EDP Sciences
Free access
Volume 557, September 2013
Article Number L18
Number of page(s) 6
Section Letters
DOI http://dx.doi.org/10.1051/0004-6361/201322065
Published online 23 September 2013

Online material

Appendix A: Prompt emission

Table A.1 displays the results of the spectral fitting of the Fermi/GBM data.

Table A.1

GBM energy analysis of the 3 main γ-ray peaks and of the complete burst.

Appendix B: Observations

Table B.1 presents the observing log of our optical, NIR, and mm/submm observations.

Table B.1

Observing log.

thumbnail Fig. B.1

KS-band images of the field of GRB 120624B obtained 1 day after the burst (left), where the afterglow is still visible, and 6 months later (right) when only the host galaxy remains. The seeing in both frames is ~0.4′′.

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Appendix C: Spectral energy distribution and intrinsic extinction

Figure C.1 shows the fit of the NIR to X-ray SED with an extinguished power law. From this fit we derive a minimum intrinsic extinction in the line of sight of the GRB of AV = 1.5 mag, as described in Sect. 3.1.

thumbnail Fig. C.1

Near-infrared to X-ray SED at ~2 days, showing an estimation of the minimum extinction necessary to explain the detection limits. Filled circles indicate NIR and X-ray afterglow detections, whereas empty circles with arrows mark detection limits. The thick line is the minimum slope needed between NIR and X-rays to explain the detections, and the dashed line is the same slope after adding the Galactic extinction and an intrinsic extinction of AV = 1.5 mag.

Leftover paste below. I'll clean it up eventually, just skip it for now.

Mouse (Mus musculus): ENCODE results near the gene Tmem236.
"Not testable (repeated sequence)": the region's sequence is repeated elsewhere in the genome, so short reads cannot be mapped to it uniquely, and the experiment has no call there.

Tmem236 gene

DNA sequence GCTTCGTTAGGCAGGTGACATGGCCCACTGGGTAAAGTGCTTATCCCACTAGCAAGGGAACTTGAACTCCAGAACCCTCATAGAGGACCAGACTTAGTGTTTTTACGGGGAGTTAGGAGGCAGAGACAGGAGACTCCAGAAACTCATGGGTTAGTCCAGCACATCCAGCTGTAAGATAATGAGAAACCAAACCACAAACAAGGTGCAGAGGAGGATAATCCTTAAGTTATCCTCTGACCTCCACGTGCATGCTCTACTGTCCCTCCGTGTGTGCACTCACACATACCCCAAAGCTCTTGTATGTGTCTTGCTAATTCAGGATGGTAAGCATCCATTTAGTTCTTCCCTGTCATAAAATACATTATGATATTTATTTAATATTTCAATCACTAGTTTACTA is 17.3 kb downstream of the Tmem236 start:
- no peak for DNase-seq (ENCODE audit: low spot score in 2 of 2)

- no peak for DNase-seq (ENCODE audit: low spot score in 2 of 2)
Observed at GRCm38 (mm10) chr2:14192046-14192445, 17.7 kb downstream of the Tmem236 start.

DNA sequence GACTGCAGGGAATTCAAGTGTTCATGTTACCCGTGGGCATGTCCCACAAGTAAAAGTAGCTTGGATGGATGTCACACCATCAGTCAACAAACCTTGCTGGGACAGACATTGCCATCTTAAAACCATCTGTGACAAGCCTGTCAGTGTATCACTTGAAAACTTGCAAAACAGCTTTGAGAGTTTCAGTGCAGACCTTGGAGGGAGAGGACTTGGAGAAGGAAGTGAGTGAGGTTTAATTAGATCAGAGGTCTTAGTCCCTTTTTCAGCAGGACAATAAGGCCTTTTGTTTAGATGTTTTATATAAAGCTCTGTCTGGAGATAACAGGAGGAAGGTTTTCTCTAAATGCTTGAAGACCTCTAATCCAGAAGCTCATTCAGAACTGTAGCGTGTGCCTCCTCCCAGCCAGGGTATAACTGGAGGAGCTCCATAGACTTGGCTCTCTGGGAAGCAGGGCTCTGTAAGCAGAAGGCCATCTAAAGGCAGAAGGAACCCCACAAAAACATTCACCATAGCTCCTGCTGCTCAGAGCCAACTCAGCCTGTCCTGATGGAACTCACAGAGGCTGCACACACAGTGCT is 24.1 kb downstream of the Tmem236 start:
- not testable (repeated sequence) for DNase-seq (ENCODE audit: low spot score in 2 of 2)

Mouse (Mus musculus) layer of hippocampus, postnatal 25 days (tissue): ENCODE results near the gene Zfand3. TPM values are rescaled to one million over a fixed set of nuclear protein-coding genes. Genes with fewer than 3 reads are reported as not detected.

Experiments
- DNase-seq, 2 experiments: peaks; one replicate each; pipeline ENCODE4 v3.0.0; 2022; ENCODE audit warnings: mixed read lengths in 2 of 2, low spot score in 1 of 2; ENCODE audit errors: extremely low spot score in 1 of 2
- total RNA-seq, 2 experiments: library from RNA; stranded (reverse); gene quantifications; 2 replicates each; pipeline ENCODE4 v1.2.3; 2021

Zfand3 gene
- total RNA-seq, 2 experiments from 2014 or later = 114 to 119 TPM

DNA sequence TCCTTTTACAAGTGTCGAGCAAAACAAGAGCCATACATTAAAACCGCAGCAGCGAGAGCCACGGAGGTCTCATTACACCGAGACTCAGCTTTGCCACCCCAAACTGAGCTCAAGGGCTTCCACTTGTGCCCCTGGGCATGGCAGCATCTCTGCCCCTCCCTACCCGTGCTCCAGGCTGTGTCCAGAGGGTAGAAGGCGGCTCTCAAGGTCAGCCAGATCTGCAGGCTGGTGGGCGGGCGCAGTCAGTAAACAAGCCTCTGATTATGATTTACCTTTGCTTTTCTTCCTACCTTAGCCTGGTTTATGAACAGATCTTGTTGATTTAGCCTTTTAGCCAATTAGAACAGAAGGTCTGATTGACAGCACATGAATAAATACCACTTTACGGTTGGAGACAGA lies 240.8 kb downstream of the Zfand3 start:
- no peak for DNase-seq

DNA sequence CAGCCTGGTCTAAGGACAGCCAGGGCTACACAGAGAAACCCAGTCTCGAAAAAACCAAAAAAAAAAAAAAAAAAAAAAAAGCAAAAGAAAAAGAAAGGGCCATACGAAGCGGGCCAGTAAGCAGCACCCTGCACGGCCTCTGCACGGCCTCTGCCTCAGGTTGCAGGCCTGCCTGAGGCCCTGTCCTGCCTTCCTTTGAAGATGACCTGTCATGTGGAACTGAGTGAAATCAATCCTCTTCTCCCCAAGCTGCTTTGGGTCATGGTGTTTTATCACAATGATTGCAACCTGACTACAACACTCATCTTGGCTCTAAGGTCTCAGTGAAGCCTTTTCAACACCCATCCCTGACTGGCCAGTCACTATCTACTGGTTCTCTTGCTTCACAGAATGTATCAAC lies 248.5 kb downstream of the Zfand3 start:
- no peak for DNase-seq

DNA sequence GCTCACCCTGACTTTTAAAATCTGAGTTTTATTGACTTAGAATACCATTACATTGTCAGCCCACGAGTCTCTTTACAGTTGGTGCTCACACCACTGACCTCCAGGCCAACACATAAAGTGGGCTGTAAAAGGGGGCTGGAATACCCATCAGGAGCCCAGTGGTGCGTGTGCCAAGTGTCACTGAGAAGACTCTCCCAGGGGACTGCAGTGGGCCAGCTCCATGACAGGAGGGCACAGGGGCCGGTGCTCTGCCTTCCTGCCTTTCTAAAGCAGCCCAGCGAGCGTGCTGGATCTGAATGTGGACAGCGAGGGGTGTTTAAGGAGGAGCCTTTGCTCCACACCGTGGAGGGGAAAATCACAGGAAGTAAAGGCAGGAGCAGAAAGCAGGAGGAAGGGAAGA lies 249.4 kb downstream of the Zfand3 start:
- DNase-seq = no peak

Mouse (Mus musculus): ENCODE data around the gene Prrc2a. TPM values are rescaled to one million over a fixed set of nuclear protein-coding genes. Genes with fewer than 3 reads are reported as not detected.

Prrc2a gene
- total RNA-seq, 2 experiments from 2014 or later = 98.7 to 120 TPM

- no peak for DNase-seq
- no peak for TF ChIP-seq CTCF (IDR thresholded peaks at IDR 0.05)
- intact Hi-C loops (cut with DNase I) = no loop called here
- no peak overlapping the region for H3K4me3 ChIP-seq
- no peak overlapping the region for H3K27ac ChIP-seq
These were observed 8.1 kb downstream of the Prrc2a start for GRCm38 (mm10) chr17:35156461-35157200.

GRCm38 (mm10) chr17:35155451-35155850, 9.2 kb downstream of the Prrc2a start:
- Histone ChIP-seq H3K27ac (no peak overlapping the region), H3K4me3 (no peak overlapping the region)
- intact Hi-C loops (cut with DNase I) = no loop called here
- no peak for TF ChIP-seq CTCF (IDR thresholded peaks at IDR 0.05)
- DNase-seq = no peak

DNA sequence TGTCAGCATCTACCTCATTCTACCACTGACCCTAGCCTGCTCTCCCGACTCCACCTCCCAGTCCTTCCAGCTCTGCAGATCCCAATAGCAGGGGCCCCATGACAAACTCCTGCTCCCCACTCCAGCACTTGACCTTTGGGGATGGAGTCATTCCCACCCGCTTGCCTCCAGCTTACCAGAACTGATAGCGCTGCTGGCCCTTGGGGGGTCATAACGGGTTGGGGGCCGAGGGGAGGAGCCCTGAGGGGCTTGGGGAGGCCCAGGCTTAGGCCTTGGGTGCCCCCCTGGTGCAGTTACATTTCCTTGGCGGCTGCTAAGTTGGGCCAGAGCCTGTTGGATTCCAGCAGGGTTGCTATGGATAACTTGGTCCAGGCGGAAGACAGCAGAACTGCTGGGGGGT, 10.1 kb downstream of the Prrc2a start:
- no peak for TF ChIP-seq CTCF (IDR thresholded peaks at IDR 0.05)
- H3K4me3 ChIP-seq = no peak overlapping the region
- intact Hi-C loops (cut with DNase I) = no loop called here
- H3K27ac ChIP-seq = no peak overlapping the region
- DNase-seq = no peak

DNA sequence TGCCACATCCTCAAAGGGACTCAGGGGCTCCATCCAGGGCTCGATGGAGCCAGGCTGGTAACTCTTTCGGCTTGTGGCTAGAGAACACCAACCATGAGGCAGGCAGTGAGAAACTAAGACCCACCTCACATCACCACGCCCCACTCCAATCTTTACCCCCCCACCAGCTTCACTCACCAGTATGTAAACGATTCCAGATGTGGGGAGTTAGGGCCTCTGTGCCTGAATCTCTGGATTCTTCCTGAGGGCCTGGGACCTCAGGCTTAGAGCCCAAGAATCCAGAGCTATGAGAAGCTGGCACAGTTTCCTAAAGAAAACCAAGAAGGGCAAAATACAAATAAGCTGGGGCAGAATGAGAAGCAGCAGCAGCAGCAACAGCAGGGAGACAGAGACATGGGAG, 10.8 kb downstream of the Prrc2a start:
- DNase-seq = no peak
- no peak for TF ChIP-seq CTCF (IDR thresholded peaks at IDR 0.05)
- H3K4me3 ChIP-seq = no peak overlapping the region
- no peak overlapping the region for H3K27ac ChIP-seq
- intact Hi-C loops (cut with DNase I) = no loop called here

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Appendix D: Spectral line fluxes

Table D.1 presents the results of fitting Gaussians to the host galaxy emission lines. In the case of the [O iiλλ3727, 3729 doublet and owing to the low S/N of the feature, the width of the Gaussian was fixed to σ = 100 km s-1 in order to constrain the number of free parameters in the fit. In all cases the spectral extractions were done with apertures of 1.4′′, which is well above the 0.9′′ seeing to minimise the loss of light. The flux errors do not include any systematic error in the absolute flux calibration, which can be estimated at ~20%.

Table D.1

Fits to the emission lines of the host galaxy.

© ESO, 2013